Source of the Nile- Speke Monument

The authentic, original Source of the Nile Site, where the British Explorer John Hannington Speke was the first European to reach Lake Victoria and discovered the Source of the Nile. Today, the Source of the Nile at Jinja is a prime tourist destination in Uganda, there are also fantastic views of the lake. Not only that but you can also stand where he stood, take a picture with the monument, go for boat rides across the River Nile and into Lake Victoria, see monkeys, monitor lizards, do bird watching and see pythons. The site also allows for camping, nature walks, parties and occasions with a truly spectacular nature setting. Stop by one of the nearest restaurants around for a meal when you are hungry and anyone looking for 1 day tour in the Ugandan Countryside here is a great chance for you!

Baháʼí Temple

A Baháʼí House of Worship is the designation of a place of worship or temple of the Baháʼí faith. The teachings of the religion envisage houses of worship being surrounded by a number of dependencies dedicated to social, humanitarian, educational and scientific pursuits, although none has yet been built to such an extent. The Baháʼí faith began to take root in Uganda in 11951. Today, the Baháʼí Temple in Kampala is the only temple that remains in Africa for the Baháʼí faith. Since its completion in 1961, it has received hundreds of visitors from across the world. The beautiful grounds attract places for birding. Visit the Baháʼí Temple in Uganda for a truly memorable excursion. If you want to learn more from their religious customs, join the locals for service Sunday mornings at around 10am.

Sempaya Hot Springs

Sempaya hot springs is the most activity within Semuliki National Park and is a must-do for all tourists visiting this park. There are two hot springs- male hot spring called Bitente that measures about 12 meters in diameter and the female hot spring named Nyasimbi and is a boiling geyser that ejects out hot water and steam at about 2 meters into the air. Attracting hundreds of tourists each year, these hot springs have a geyser that shoots up from a hole at areally hot temperatures. In fact, the water is so hot that you can boil an egg and eat it in 10 minutes. Sempaya Hot Springs’ the temperature of the water in both springs reaches 100 degrees celsius and it is well known in history that you can cook food like fresh vegetables in the springs. If you love a good nature tour, the park does not only offer the most hot springs but also hosts primate creatures like grey-checked mangabey, red tailed monkeys, elephants, chimpanzees, Debrazzas monkeys and pygmy antelopes. It’s a great pleasure to visit these hot springs when you come to Uganda.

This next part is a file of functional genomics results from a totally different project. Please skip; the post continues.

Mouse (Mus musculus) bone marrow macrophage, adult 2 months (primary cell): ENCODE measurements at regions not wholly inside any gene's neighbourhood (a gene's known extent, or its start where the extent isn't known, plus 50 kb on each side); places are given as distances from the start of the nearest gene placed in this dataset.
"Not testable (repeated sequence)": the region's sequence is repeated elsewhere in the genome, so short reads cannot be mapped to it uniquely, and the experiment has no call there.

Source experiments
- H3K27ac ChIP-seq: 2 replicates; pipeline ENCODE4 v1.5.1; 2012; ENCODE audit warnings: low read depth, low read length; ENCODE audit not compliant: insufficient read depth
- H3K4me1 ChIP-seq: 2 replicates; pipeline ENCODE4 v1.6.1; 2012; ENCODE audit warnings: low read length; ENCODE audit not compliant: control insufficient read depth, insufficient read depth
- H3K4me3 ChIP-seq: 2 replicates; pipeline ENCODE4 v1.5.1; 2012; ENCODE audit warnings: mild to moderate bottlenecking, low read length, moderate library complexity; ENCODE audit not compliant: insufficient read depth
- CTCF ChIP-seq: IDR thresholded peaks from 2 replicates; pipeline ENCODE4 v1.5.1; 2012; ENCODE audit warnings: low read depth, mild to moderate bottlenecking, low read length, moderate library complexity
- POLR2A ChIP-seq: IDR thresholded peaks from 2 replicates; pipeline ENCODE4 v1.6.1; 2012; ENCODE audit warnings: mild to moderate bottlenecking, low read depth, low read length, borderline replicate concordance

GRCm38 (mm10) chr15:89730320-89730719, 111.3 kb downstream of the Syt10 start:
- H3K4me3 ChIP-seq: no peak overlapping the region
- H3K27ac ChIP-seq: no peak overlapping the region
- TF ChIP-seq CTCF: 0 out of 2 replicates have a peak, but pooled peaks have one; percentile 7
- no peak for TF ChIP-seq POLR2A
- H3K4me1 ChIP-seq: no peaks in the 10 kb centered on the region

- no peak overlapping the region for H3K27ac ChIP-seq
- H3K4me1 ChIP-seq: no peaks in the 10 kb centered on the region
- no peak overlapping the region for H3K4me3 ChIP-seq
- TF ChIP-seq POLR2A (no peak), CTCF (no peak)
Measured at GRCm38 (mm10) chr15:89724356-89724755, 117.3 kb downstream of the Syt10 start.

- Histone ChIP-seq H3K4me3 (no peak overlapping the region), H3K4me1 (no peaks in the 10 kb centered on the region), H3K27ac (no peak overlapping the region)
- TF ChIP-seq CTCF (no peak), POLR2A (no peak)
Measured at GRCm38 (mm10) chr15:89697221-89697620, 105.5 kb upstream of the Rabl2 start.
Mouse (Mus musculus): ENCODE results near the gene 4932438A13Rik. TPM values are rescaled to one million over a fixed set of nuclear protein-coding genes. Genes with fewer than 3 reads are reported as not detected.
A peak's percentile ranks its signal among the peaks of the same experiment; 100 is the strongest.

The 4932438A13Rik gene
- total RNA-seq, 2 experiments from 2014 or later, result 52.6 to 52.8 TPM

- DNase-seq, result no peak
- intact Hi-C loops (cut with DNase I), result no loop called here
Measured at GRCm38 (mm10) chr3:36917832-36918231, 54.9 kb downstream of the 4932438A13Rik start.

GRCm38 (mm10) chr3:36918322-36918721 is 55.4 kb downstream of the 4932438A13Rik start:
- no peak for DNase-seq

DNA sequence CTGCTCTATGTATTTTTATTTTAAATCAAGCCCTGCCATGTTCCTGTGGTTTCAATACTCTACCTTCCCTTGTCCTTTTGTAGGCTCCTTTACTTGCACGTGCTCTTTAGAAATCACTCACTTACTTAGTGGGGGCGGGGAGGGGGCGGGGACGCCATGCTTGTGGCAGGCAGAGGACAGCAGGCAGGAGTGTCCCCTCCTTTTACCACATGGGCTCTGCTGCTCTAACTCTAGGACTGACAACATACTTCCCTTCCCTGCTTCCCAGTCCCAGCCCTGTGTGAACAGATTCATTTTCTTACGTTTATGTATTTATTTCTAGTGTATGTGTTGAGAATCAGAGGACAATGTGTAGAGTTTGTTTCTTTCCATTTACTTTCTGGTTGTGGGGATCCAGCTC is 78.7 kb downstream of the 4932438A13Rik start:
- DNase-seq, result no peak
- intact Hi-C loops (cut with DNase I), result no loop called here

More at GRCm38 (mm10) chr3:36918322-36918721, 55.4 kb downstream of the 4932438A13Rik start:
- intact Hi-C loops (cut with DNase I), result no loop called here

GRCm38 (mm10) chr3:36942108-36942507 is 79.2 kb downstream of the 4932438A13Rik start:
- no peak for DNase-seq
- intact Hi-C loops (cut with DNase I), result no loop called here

Walumbe Tanda Pits

In tradition with Gandan culture, Walumbe as a brother of the bride, claimed one of Kintu’s children as his own. Kintu refused Walumbe’s claims and continues to do so throughout the years. Frustrated, Walumbe then begins to kill a single child every day after conversing with Ggulu, Kaikuzi is sent to aid Kintu in sending Walumbe back to heaven. After refusing to accompany Kaikuzi back to heaven, Walumbe retreats by hiding in craters in the ground that he creates by stomping his foot. This is said to have created the 240 Walumbe Tanda Pits and two shrines with one entrance having spears, shields, calabashes and fireplaces named after different gods that are still in Uganda today. Kaikuzi soon tires of pursuing Walumbe and asks all of mankind to be silent for two days to lure Walumbe out. When Walumbe finally emerges, Kintu’s children cry out at the sight of him and he again retreats into the earth. Upon Kintu’s dismissal, Kaikuzi then returns to Ggulu and explains the situation and upon hearing of this, Ggulu allows Walumbe to remain on earth. Walumbe is therefore blamed as the reason for death on Earth. Though every descendant of Kintu is eventually claimed by Walumbe, Kintu continues to fight Walumbe constantly by having more descendants than Walumbe can steal.

When coming for your next trip the above are worth including on your bucket list visit in the next stay in Uganda. Entrance fee is friendly and educative tour guides are available to help direct you to these charming places.